It has been estimated that UK households recycle less than 20% of their rubbish, a figure that is shockingly low compared with other European nations believed to recycle approximately 50% of their waste. This translates to millions, if not billions of tonnes of UK rubbish that could easily be avoided if each household would make it a priority to recycle every product possible. Often a lack of recycling is down to a lack of knowledge about products which can be recycled. Check with your local authorities or private recycling company to find out their specific recycling services, but be aware that often there are many more products that can be recycled than are catered for by these general agencies. Use this handy guide to separate the fact from the fiction of what products can be recycled.
Asbestos was a type of insulation used for many buildings before the 1970s. Asbestos removal should only be undertaken by a professional and should be transported to recycling centres covered by a plastic (recyclable) bag. Many councils will accept asbestos in their recycling centres, but check with your local authorities before undertaking this type of removal.
Many schools, offices, charities and local councils run battery recycling programmes so be sure to check what is available in your area. If you can not find an adequate battery recycling option, contact the battery manufacturer for further instructions. When it is time to change batteries, consider investing in environmentally friendly rechargeable batteries to cut down on future waste.
Many building materials such as bricks and wood can be reused, while used materials such as metal, plastics and glass can easily be recycled. Recycling centres and salvage yards are both options for these materials.
Cars are a rich source of recyclable products, so be sure to contact your local authority for instructions on donating or recycling your used cars.
Most bring centres, and many home recycling bins, accept used clothing for recycling. If this is not the case in your area donate re-usable items to a charity shop or homeless shelter, or even consider schools or theatre troupes who might accept items for costumes.
Computers and Cameras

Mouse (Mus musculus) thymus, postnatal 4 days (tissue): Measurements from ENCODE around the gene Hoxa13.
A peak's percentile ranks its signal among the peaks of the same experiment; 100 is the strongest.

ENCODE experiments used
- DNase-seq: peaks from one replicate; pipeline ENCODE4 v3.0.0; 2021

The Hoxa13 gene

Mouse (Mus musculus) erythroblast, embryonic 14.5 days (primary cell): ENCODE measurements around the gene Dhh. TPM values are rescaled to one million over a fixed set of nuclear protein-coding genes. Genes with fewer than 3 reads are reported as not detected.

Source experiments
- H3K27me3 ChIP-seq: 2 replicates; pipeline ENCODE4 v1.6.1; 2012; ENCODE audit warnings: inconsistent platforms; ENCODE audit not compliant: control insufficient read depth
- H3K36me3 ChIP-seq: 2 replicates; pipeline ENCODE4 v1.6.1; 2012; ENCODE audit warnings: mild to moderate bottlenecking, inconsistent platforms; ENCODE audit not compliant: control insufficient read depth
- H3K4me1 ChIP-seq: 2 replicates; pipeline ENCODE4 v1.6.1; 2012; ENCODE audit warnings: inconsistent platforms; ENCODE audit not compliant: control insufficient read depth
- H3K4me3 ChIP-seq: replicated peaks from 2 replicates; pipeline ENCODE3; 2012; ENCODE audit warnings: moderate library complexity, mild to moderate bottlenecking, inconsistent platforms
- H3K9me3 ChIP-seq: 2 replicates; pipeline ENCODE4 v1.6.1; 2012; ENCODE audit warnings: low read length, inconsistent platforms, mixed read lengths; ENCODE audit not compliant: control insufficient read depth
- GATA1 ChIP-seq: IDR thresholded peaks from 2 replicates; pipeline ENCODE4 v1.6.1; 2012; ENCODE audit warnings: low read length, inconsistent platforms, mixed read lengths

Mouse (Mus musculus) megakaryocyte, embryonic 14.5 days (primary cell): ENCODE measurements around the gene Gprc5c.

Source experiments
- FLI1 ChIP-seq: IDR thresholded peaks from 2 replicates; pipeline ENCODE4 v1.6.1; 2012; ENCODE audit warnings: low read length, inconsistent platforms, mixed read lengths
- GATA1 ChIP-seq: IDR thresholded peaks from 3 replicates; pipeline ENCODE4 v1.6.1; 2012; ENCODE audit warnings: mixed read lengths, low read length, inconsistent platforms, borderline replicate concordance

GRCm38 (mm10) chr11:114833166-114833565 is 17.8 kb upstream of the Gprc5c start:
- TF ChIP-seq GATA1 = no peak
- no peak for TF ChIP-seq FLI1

Computers and cameras are covered by waste electrical and electronic equipment (WEEE) legislation which dictates that these items must either be returned to the manufacturer, taken to a professional waste disposal facility or donated to a charity/non-profit. You must keep proof that you have disposed of these items by one of these avenues. The same applies to all other electrical items.
Old and unused glasses may be accepted by local recycling centres, but if they are not, many schools, religious organisations and charities accept these items as donations.
Glass is usually sorted by colour into green, brown and clear. Almost all home recycling bins and bring centres accept glass. Reusing glass jars and bottles in the home is also an option.
Metal can usually be sorted into two groups, aluminium and steel. If you are unsure of which metal you have, conduct a simple magnet test – steel is magnetic while aluminium is not. Most home recycling bins and bring centres accept both metals. “Cash for cans” schemes may also operate in your area.
Before you toss out your old mobile phone, remember that you can return it to the manufacturer or donate it to charity if your local recycling centre won’t accept it. Even if it is no longer in working order it is better to make a donation than a rubbish heap.
Paints and Other Art Supplies
Paints and other art supplies can be harmful to the environment if disposed of improperly. If there is still a useful amount left, consider donating the paints and supplies to needy organisations. If there is little left, look on the packing for recycling instructions or contact the manufacturer.
Paper is often divided by type into magazines, newspapers, office paper, home stationary, cardboard and catalogues/directories. Almost all home recycling bins and bring centres accept all types of paper. When it is time to refill your supply, try to buy recycled paper for even greater environmental benefits.
Over fifty types of plastic exist, and almost all of the most common consumer types are accepted by recycling bring centres if not your home recycling bin.
Few bring centres accept printer cartridges, but often charities, schools and religious organisations collect these items for recycling. If you cannot find any option in your area, contact the Recycling Appeal who will be more than happy to accept your donation.
Though this guide is not exhaustive, recycling these most common household items each and every time will go a long way towards reducing rubbish in the UK. Do your part so that we all may benefit.